School of Sport is an inclusive setting and welcomes children who may have additional needs, disabilities or language and communication difficulties. When these children are attending staff must be aware of their preferred methods/ways of communicating and be alert to any changes in their behaviour which may indicate distress. This distress may be as a result of a safeguarding issue. Where children with SEND require physical handling and/or lifting to meet their needs then training will be provided to the team so that correct techniques and any specific equipment used is done so correctly and respectfully, whilst at the same time retaining the dignity of those involved.
Registers are kept on site at every setting and children are marked in as soon as they arrive at club and signed out when they leave, showing that they have left the premises. At the end of each day it is the responsibility of the person in charge to close the setting, ensuring all Health & Safety measures are met and all children have been correctly signed out, checking ALL areas of the setting. Once all areas have been checked the person in charge signs all children’s registers to confirm that they are satisfied all children have left the premises.
Prevent Duty / Training
Prevent duty became law in 2015. This is a duty on all schools and registered early years providers to have due regard in preventing people being drawn into terrorism. Practitioners must be alert to any reason for concern in the child’s life at home or elsewhere. This includes awareness of the expression of extremist views.
At School of Sport, we will provide a safe environment for all children to discuss and debate a wide range of issues, encouraging participation in both individual and group forums. We promote fundamental British values, ensuring children know their views and feelings count, helping them develop their self-esteem, have confidence in their own abilities and promote mutual respect.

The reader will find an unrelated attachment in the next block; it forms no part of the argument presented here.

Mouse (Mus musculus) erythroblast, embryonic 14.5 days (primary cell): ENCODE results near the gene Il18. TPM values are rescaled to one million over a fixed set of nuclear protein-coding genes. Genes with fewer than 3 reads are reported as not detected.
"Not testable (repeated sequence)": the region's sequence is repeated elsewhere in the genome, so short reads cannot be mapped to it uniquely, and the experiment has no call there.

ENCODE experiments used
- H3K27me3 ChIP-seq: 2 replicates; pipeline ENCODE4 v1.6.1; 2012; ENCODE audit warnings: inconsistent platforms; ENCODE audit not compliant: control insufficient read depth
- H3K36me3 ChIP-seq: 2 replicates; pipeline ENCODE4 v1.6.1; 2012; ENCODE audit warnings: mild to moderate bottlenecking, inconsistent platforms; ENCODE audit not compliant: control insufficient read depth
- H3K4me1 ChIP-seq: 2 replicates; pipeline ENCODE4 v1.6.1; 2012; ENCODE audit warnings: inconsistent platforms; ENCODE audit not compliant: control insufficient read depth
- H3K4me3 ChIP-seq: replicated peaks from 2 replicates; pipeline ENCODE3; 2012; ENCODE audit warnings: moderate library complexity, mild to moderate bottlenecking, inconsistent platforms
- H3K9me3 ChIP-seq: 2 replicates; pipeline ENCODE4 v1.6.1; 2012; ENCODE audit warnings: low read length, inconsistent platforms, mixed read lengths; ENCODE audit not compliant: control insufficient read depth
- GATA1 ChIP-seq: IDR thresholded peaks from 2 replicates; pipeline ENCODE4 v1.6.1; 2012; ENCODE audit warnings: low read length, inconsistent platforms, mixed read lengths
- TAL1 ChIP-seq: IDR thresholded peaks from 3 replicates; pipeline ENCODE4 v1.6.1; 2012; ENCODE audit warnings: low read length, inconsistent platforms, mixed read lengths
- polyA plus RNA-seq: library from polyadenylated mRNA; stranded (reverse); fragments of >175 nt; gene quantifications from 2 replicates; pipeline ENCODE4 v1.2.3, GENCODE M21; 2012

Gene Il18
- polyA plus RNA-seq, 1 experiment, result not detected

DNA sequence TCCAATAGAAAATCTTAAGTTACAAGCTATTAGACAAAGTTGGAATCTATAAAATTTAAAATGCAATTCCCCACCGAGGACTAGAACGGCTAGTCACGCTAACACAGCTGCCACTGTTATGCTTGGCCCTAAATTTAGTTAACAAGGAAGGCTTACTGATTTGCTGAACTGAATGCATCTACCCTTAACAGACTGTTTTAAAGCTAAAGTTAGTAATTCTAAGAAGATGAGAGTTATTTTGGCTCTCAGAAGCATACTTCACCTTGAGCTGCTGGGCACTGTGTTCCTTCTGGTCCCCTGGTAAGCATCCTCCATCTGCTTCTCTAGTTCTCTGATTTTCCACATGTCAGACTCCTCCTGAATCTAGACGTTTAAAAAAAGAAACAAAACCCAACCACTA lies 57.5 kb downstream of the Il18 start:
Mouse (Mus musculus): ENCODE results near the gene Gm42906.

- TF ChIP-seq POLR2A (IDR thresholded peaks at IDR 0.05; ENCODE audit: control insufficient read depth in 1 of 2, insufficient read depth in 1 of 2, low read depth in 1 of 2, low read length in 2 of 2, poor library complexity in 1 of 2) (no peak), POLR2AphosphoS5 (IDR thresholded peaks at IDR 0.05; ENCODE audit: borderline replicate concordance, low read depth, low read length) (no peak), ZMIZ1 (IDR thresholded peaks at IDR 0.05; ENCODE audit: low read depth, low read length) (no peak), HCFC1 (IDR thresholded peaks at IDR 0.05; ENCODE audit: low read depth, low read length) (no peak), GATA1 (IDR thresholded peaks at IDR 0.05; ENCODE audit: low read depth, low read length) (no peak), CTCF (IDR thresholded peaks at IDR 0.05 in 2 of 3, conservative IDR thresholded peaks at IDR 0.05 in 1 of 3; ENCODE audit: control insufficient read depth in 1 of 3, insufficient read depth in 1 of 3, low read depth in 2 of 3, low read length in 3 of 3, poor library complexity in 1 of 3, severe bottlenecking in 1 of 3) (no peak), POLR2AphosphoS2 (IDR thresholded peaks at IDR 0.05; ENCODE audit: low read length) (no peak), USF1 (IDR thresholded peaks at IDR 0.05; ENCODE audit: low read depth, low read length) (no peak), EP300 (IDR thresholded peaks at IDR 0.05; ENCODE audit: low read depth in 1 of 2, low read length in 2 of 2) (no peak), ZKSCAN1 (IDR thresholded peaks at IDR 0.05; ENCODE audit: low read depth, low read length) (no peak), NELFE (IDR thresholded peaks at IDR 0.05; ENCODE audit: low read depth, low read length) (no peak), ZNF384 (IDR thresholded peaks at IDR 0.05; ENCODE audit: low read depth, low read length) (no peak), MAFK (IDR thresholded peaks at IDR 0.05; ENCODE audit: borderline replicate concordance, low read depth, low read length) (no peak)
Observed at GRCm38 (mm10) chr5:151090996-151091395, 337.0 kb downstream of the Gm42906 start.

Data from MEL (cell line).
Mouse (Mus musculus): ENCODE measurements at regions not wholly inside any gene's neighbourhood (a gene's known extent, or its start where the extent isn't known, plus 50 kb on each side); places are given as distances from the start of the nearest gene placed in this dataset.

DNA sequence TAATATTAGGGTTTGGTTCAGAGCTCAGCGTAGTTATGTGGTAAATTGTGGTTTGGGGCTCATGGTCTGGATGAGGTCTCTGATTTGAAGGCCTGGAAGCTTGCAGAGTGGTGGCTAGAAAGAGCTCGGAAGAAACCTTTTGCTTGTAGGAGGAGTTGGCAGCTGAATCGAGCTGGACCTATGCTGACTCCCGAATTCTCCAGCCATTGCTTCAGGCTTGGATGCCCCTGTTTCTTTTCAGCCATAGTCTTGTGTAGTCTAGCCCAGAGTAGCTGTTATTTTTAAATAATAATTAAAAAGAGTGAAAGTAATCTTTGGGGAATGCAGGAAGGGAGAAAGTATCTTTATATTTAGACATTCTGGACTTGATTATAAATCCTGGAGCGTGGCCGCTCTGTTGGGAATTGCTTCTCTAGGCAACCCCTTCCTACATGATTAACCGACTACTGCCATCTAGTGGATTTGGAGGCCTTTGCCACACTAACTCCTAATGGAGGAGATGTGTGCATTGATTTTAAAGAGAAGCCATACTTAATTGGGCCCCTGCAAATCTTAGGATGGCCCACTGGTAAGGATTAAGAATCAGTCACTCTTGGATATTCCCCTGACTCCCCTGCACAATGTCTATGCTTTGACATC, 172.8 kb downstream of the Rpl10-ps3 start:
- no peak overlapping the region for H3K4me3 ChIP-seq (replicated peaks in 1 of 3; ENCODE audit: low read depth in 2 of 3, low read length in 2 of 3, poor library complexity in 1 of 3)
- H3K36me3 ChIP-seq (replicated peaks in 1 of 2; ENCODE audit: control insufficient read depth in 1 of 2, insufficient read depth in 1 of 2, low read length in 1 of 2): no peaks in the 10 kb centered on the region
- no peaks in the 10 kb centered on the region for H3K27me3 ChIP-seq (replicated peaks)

School of Sport believes that all children have the right to be safe at the setting and in their own homes. We are aware that some children may be living in situations where they are directly or indirectly affected by incidents of domestic abuse or violence. Children under 5 are the largest group of children of adult victims and perpetrators. Staff must be alert to the indicators of abuse and have a planned approach to supporting children in a proactive way. We do this through staff training.
The term ‘Toxic Trio’ is used to describe the issues of domestic abuse, mental ill health, and substance misuse. They are now viewed as key indicators of increased risk of harm to children and young people. Children in one quarter of families experienced all three of the toxic trio. The toxic trio is described as:
- Domestic abuse: any incident or pattern of incidents of controlling, coercive or threatening behaviour, violence, or abuse
- Substance misuse: causes serious negative consequences (physical, psychological, social, and interpersonal, financial or legal) for users and those around them.
- Parental mental illness: does not necessarily have an adverse impact on child’s developmental needs, but essential to always assess its implications for each child in family
Child Sexual Exploitation (CSE)